From wireless experiments to streaming: The secret history and changing role of college radio at Haverford College 1923–2014 | Intellect Skip to content
1981
Volume 6, Issue 1
  • ISSN: 1757-2681
  • E-ISSN: 1757-269X

Abstract

Abstract

The 1920s were boom years for college radio, with at least 90 college radio stations in the United States by January 1924. This period was also the heyday for radio at Haverford College, a small, all-male Quaker College near Philadelphia. Its first radio station, WABQ, was launched by students in 1923. In the early years of the station, students embarked on a series of ambitious projects, including international wireless experiments. WABQ was sold to a commercial radio group and in its wake other stations (WHAV and WHRC) formed at Haverford. In the 1940s the station was part of one of the first intercollegiate radio networks. By the 1980s WHRC was a campus-only AM carrier-current station. As technology evolved WHRC abandoned carrier-current for Internet-only broadcasting and by 2009 even this netcast faded away. Following some experiments with transforming the station into a podcast-only DJ club in 2009–2010, WHRC was again resurrected as a streaming radio station in 2012. This article covers the more than 90-year history of radio at Haverford College from the 1920s to the present. It draws from historical documents and interviews with WHAV and WHRC participants from the 1940s through 2014. The story of Haverford College radio adds another voice to the currently very limited literature documenting both the very early history of college radio and the evolution of college radio in general.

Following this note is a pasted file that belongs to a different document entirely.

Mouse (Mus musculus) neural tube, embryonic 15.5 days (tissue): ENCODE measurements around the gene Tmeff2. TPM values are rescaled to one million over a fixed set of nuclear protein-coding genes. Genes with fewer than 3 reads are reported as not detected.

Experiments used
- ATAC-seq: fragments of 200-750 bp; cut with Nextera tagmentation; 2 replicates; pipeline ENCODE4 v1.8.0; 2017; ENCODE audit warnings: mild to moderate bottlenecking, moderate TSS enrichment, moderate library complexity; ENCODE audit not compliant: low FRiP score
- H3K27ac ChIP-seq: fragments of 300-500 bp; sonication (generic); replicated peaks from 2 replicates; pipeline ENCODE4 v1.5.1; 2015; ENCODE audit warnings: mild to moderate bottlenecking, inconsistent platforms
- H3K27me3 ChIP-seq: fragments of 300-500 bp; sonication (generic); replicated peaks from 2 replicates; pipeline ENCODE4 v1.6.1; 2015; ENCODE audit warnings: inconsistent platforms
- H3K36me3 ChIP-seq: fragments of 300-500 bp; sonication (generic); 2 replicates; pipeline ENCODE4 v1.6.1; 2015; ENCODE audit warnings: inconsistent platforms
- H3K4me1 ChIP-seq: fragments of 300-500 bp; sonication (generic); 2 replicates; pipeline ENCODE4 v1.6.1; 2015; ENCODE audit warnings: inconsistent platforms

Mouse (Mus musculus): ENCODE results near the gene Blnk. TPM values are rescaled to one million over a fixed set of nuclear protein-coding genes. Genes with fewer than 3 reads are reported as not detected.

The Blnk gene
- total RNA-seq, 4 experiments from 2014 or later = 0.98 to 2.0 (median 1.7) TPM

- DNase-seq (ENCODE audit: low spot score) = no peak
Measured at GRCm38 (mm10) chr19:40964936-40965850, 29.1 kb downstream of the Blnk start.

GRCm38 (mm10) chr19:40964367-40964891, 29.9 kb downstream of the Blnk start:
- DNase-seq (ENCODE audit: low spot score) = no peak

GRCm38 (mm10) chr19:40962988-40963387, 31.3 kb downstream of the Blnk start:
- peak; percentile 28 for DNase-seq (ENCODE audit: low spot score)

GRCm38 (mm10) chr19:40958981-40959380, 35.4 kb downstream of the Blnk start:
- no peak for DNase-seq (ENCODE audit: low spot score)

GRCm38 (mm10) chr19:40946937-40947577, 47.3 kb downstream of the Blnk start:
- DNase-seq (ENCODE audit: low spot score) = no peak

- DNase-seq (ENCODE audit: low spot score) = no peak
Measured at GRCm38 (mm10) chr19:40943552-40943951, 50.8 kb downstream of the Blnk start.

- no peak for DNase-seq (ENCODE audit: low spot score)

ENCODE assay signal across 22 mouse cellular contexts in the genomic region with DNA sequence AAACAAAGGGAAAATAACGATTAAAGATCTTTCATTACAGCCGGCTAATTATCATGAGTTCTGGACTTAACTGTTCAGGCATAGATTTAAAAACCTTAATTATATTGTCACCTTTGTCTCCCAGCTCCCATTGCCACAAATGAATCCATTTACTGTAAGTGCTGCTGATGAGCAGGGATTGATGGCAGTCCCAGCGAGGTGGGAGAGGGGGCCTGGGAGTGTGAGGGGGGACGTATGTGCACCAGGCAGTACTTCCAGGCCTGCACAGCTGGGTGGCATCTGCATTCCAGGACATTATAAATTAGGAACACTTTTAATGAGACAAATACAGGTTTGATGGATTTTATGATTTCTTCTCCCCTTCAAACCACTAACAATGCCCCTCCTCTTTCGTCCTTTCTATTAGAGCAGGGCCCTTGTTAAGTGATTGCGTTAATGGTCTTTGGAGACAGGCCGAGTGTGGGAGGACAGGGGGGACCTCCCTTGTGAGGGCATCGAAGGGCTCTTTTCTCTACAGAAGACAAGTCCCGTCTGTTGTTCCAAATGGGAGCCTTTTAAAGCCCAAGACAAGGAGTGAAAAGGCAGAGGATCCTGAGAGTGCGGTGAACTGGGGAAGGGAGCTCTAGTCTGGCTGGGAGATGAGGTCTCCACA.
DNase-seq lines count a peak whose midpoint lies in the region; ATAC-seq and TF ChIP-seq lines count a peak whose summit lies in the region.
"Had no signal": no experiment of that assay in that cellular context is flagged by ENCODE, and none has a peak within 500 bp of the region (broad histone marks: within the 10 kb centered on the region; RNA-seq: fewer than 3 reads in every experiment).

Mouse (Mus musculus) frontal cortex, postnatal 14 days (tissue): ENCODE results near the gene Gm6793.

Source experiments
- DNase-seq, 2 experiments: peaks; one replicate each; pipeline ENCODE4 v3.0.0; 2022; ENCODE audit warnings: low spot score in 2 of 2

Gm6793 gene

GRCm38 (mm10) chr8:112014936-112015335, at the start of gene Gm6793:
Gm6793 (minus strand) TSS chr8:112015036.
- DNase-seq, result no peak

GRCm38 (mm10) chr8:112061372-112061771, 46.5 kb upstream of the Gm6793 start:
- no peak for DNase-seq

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/content/journals/10.1386/iscc.6.1.65_1
2015-03-01
2024-02-28
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